|Birth: ||Aug. 27, 1913|
La Habana, Cuba
|Death: ||Jan. 14, 1997|
Miami Herald, The (FL)
January 15, 1997
JOSE 'LOLO' VILLALOBOS, LONGTIME MAYOR OF CUBAN TOWN
ANA ACLE and PATTY FERNANDEZ-ROCHA , Herald Staff
When he was mayor of Guanabacoa, Cuba, Jose "Lolo" Villalobos won friends by taking the time to talk to and help constituents.
His popularity spanned many decades and carried over when many Cubans took exile in Dade County. Even here, after nearly 60 years, Villalobos frequently was stopped by those who remembered his efforts during his 22-year mayoral tenure.
Today, many of those friends will pay their last tributes to Villalobos, who died in his Miami home Tuesday after suffering a heart attack. He was 83.
"My grandfather always made time for everybody -- that is the lasting impression I take from him," said his grandson, state Rep. J. Alex Villalobos, R-West Dade. "He'd stop and hear them out, and he had a great memory." Alex Villalobos told a story about his grandfather's popularity even in remote areas. He remembered canoeing with his father, Jose "Pepe" Villalobos, one day in Arcadia. The two stopped the canoe near a grassy lot to eat lunch when a man approached them with his dogs to shoo them off the property. But when the man heard their last name was Villalobos, he asked if they were relatives of Jose "Lolo" Villalobos. Turns out, the man had befriended Villalobos when he was stationed in Cuba.
Villalobos was born in San Antonio de Rio Blanco del Norte in 1913. He moved to Guanabacoa at the age of 10. His father, Plutarco Villalobos, was the nation's treasurer.
Villalobos studied medicine at the University of Havana, but stopped two classes short of graduating. He decided to become a politician.
He was elected mayor of Guanabacoa in 1940.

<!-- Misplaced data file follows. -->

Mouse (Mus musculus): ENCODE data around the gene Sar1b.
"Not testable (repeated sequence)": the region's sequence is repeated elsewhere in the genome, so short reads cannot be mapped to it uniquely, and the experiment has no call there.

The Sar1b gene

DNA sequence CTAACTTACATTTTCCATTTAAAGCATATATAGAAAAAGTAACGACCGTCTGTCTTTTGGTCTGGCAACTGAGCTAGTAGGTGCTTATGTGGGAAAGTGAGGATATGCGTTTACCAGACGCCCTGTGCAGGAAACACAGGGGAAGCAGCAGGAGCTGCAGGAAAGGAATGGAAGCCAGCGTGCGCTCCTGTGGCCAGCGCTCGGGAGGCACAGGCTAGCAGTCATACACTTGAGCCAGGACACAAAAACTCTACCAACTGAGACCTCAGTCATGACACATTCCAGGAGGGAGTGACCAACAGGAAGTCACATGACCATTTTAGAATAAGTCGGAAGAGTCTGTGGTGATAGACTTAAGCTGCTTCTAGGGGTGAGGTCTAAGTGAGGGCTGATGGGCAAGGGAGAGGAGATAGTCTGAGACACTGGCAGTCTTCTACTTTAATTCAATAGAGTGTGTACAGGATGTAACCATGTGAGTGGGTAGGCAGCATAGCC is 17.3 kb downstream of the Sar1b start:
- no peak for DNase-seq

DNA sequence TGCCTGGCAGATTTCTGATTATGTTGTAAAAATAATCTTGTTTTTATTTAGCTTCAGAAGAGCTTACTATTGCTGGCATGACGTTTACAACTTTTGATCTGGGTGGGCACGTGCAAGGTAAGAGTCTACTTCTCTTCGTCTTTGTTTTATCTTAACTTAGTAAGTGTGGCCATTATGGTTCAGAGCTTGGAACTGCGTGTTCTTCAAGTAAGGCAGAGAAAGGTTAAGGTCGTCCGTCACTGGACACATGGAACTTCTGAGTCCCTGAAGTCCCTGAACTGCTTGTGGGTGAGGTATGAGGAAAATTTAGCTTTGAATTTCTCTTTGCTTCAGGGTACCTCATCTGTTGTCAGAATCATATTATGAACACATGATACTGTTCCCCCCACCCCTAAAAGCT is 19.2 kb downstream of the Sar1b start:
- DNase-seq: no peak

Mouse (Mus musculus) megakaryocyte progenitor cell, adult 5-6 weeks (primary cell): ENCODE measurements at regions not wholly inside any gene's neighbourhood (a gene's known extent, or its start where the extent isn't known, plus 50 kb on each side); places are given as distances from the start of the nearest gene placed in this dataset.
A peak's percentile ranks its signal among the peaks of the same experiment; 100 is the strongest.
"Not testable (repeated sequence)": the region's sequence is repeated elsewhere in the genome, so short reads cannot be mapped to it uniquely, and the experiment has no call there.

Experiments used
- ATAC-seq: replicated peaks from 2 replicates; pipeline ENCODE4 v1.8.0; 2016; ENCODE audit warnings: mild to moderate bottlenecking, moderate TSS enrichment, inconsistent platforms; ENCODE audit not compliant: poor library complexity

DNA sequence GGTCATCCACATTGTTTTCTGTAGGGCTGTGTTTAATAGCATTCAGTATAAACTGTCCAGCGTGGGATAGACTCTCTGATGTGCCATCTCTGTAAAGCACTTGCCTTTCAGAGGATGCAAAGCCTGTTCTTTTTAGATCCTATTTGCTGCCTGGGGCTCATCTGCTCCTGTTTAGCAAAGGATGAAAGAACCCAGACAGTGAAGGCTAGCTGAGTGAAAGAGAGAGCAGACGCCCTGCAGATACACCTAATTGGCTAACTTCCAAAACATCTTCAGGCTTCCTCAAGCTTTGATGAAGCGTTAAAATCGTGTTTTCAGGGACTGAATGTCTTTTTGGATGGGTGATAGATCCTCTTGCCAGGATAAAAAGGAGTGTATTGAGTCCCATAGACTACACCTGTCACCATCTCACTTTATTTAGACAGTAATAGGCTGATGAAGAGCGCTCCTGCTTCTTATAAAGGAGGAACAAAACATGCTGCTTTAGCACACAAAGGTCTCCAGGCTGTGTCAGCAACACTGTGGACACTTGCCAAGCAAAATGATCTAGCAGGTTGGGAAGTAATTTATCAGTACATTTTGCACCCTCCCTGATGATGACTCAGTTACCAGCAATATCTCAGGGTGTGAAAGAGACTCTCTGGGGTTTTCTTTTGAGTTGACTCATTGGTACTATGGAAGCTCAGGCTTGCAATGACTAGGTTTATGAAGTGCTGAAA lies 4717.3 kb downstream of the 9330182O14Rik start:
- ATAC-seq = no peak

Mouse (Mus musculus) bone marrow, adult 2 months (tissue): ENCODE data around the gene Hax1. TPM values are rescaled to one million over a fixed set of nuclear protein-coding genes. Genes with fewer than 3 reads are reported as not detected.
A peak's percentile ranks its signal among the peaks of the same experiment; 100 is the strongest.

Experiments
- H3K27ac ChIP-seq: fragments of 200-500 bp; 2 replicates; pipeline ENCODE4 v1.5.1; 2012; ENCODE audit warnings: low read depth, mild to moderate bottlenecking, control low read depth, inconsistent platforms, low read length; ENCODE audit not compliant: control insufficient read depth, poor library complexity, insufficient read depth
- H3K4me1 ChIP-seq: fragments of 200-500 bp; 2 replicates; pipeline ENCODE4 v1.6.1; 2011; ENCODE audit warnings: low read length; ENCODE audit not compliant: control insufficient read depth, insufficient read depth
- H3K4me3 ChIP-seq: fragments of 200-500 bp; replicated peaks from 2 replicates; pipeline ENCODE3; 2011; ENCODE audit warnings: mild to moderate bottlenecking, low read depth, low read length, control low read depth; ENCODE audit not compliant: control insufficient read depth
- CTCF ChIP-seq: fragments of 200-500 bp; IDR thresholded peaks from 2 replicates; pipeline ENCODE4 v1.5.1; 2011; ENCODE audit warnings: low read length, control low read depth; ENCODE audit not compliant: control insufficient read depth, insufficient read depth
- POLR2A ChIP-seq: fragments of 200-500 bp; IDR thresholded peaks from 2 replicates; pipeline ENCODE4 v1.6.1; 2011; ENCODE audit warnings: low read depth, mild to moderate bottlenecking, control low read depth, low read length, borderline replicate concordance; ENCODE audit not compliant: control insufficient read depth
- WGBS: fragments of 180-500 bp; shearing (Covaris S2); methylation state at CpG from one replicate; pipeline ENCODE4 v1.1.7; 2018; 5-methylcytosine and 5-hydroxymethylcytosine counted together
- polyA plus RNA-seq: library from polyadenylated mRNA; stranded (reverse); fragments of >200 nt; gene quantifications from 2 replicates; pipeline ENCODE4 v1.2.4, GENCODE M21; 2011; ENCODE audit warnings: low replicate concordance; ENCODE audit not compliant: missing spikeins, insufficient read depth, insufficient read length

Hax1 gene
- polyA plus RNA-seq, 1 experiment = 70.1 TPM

His accomplishments included keeping the city's budget balanced, funding the construction of an aqueduct and assisting blue-collar workers in their quest to buy a home. He did this by setting up a system of profit shares and assured mortgage funds.
Some folks will remember Blue Flag Day. Once every year, Villalobos would raise a blue flag to declare that the city had a balanced budget.
In 1962, shortly after Fidel Castro took the island, Villalobos fled to Miami. He worked as a taxi driver for nine years. Then he dabbled in real estate and eventually returned to politics as an assistant to then-Miami Mayor Maurice Ferre, who later became a county commissioner. Most recently, Villalobos worked as an assistant to Metro-Dade Commissioner Bruce Kaplan.
Villalobos always remained active behind the scenes in politics, whether or not he was campaigning.
"He made it a point always to go to all the precincts and run into everybody," Alex Villalobos said. "He believed that voting was one of the most important duties that we as citizens have."
Villalobos is survived by his wife, Yolanda; sons Jose, Miguel, Carlos and Alejandro; two brothers, Miguel Angel Villalobos and Mayo Villalobos; two sisters, Estrella Nogueira Villalobos and Irma Torano Villalobos; 13 grandchildren; and six great-grandchildren.
Woodlawn Park North Cemetery and Mausoleum
Created by: JR
Record added: Jan 22, 2006
Find A Grave Memorial# 13097540
Dennis Alan Deel
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